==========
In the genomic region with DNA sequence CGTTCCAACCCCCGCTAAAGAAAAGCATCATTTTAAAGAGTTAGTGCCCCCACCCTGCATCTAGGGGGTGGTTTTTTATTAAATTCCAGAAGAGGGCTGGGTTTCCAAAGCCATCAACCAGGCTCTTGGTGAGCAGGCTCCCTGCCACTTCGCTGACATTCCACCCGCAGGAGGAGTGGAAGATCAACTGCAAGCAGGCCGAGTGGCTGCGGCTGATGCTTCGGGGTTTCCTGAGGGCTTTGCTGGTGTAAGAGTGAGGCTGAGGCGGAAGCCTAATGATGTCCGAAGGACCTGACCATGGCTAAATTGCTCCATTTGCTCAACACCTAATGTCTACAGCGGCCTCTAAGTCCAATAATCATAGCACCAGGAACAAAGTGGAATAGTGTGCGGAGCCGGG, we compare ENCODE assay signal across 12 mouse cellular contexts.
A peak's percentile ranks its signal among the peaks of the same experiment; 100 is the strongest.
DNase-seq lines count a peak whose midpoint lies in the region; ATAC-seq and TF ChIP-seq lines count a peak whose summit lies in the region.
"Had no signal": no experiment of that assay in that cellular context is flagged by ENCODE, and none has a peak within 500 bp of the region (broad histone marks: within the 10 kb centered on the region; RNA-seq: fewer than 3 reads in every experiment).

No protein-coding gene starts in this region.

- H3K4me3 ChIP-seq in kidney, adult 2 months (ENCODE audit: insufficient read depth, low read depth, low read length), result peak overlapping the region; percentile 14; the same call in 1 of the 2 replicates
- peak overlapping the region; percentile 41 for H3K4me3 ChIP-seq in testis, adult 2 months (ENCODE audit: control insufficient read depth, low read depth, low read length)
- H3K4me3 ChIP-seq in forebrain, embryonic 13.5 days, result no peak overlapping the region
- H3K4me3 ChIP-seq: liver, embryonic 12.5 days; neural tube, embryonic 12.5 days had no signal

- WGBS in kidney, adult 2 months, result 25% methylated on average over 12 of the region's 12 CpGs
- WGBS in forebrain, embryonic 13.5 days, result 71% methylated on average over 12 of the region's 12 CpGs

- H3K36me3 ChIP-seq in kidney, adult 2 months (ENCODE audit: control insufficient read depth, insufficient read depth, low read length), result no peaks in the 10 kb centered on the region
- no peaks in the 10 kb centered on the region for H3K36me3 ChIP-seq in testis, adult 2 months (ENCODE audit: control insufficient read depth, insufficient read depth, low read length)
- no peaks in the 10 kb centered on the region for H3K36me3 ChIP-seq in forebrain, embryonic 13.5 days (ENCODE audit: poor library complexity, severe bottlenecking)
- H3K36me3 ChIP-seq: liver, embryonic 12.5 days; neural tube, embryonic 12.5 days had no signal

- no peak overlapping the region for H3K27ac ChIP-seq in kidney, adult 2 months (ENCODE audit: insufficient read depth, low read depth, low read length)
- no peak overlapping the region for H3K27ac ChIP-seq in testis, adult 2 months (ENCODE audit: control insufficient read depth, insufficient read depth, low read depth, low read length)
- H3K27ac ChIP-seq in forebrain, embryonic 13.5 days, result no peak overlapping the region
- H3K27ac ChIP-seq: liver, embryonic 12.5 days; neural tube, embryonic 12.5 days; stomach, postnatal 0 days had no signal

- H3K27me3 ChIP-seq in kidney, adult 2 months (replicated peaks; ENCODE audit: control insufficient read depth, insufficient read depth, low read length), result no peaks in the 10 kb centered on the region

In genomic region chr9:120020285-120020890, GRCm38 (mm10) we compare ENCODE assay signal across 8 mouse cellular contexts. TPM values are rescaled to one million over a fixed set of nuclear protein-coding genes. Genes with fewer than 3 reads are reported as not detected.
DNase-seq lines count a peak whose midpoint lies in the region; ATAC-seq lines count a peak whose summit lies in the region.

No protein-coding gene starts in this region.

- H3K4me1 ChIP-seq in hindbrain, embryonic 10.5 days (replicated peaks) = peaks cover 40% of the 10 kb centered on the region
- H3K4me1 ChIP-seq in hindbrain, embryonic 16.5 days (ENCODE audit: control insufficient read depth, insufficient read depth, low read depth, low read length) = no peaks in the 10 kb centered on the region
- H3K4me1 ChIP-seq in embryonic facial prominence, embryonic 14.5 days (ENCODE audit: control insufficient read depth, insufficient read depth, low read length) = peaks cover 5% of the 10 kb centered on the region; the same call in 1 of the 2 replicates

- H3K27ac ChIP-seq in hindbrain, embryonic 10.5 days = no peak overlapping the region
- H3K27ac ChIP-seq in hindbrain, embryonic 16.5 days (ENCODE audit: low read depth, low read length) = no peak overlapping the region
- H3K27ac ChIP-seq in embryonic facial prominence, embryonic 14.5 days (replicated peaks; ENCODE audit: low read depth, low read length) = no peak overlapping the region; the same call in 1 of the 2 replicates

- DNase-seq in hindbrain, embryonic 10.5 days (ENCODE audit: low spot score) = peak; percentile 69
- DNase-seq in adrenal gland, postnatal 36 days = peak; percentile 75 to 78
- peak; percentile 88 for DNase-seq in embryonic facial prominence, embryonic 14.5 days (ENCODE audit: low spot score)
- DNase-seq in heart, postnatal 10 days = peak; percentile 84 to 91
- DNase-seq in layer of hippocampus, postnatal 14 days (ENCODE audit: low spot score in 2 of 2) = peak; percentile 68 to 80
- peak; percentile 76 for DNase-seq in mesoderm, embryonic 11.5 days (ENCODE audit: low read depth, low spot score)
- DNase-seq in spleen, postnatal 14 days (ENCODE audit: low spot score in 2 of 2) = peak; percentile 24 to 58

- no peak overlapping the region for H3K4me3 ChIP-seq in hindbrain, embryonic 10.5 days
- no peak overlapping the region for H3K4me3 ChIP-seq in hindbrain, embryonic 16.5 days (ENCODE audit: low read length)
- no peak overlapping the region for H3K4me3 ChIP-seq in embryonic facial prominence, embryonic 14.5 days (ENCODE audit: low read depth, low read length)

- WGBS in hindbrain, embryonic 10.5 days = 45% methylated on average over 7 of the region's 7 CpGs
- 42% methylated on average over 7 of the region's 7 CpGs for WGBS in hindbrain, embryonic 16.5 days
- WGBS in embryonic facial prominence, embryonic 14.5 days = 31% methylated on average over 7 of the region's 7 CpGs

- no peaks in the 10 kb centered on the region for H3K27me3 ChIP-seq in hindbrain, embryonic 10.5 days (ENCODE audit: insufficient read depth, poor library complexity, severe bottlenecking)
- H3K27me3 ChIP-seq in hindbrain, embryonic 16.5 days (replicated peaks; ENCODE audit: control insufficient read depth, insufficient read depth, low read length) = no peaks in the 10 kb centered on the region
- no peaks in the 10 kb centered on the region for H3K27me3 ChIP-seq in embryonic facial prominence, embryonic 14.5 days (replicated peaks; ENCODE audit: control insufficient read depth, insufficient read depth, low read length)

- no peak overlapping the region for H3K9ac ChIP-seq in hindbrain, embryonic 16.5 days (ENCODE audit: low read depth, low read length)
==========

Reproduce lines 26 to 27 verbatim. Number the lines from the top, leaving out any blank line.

- H3K4me1 ChIP-seq in embryonic facial prominence, embryonic 14.5 days (ENCODE audit: control insufficient read depth, insufficient read depth, low read length) = peaks cover 5% of the 10 kb centered on the region; the same call in 1 of the 2 replicates

- H3K27ac ChIP-seq in hindbrain, embryonic 10.5 days = no peak overlapping the region